Jake Stratton Kent, the most important modern writer on magic and goetia and England’s most notorious necromancer.
Review of Apocalyptic Witchcraft courtesy of the highly respected Clive Harper and The Wiccan.
This is a beautiful book.
This is a clever book.
This is a dangerous book.
This is a beautiful book. The copy I have is an attractive hardback book, bound in rough black linen cloth, stamped with a dule of white doves. For afficionados of fine book-arts, I understand that there will be an even more sumptuous edition, comprising of 81 slipcased copies bound in hammered gold morocco (ed note: fine edition sold out, hardback still available!). For those with less extravagant tastes there is also a paperback edition at £15 and for those who prefer e-books, there is a PDF version at £10.
This is a clever book. Citing authorities as disparate as De Lancre and Debord, Ginzburg and Grant, Parsons and Plath, the author’s erudition underscores his graceful prose. Written with verve and brio, is is rightly described as “a polemic… not an exhaustive history” Time after time one reads sentences with a jewel-like clarity, for example he brilliantly encapsulates the tratidional outsider status of witchcraft - “You will find the witch at the end of a pointed finger”.
This is a dangerous book in that it makes you think. Grey challenges many of the ‘givens’ of contemporary Craft. As he puts it - “Witchcraft casts its glamour through these pages, but it will not be prettified. The sickle moon cuts. The curse harms. The wound bleeds. Without these there is no life in witchcraft.” Acknowledging the place of drugs, sex and malefica, this is no book for an interfaith gathering. It is however a book which will inspire, provoke thought and excite!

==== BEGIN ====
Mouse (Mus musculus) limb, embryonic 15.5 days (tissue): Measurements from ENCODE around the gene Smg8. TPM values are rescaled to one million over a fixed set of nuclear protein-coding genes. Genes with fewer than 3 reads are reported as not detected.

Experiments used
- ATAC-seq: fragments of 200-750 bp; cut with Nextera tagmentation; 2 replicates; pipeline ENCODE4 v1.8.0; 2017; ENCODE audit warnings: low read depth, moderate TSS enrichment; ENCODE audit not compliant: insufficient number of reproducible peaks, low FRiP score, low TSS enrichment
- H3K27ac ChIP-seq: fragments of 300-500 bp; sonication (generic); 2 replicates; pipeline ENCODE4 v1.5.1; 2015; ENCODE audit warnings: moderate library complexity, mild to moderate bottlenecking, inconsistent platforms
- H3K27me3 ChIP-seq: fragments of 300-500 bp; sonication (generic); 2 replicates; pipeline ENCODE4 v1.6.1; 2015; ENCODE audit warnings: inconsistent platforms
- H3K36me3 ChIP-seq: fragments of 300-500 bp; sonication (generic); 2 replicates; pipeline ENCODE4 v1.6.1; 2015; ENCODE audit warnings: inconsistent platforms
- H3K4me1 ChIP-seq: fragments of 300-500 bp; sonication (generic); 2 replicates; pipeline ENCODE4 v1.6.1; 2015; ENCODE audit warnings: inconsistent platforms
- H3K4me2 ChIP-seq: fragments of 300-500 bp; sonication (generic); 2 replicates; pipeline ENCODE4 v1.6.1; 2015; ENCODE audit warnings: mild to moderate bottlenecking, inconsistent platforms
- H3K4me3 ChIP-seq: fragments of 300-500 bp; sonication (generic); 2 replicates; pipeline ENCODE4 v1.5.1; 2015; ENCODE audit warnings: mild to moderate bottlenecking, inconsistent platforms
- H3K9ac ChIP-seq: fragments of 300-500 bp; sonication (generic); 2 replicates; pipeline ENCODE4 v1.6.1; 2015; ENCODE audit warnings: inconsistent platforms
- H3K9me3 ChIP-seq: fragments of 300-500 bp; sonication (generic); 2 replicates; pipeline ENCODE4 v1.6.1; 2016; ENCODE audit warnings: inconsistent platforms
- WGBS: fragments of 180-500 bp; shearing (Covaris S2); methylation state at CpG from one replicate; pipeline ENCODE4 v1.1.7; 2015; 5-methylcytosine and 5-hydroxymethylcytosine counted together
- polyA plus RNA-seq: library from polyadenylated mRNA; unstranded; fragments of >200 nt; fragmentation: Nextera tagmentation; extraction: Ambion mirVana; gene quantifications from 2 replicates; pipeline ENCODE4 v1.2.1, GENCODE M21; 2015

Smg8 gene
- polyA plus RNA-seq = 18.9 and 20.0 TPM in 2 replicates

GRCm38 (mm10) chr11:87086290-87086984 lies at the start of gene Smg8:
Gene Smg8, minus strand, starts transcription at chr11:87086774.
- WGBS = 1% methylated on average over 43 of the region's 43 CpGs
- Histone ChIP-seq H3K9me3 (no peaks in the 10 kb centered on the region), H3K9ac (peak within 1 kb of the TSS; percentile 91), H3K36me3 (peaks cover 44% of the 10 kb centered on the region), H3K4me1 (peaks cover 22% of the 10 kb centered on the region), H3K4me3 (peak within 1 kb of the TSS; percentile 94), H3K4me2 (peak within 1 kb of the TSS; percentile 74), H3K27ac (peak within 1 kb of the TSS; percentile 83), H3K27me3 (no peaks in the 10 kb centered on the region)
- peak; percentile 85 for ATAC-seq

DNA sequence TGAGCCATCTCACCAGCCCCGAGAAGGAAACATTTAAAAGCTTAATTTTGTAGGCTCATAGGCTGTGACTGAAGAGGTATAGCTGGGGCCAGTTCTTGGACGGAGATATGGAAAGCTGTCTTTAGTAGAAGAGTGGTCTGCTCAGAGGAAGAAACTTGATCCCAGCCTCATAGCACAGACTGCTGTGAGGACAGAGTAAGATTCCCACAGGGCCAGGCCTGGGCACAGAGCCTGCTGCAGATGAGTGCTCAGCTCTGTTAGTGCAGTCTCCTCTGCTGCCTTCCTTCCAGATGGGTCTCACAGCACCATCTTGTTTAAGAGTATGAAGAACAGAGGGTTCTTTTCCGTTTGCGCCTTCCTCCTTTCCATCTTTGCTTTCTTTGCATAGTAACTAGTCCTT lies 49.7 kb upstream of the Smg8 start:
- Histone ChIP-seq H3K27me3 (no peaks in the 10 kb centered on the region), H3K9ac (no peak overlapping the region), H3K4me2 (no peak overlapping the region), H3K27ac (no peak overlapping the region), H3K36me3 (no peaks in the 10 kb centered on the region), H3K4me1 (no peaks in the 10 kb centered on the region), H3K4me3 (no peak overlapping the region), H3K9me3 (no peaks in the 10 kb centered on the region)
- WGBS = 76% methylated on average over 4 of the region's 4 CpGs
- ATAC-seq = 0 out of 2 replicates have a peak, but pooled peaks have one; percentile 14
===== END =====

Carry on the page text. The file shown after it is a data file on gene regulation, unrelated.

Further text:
- Clive Harper
For full details and ordering a copy: http://www.scarletimprint.com/apocalyptic_witchcraft.html
The male lover who lacks the warrior’s fierceness and commitment to a transpersonal cause is a Don Juan running about the streets with a bouquet of flowers in one hand and his dick in the other. The female lover who lacks the warrior opens her knees indiscriminately without asking for honor and reverence or else she gets lost in the idle romantic fantasies of the Don Juan seeing only the flowers.
Ravishing Ishtar: Reclaiming Masculine and Feminine fierceness
Phenomenal review of Exu and the Quimbanda of Night and Fire by Nicholaj De Mattos Frisvold.
Reposted from the ever incendiary Ryan Valentine and can be read in the original context here:
The fine ‘of the crows’ edition of Apocalyptic Witchcraft.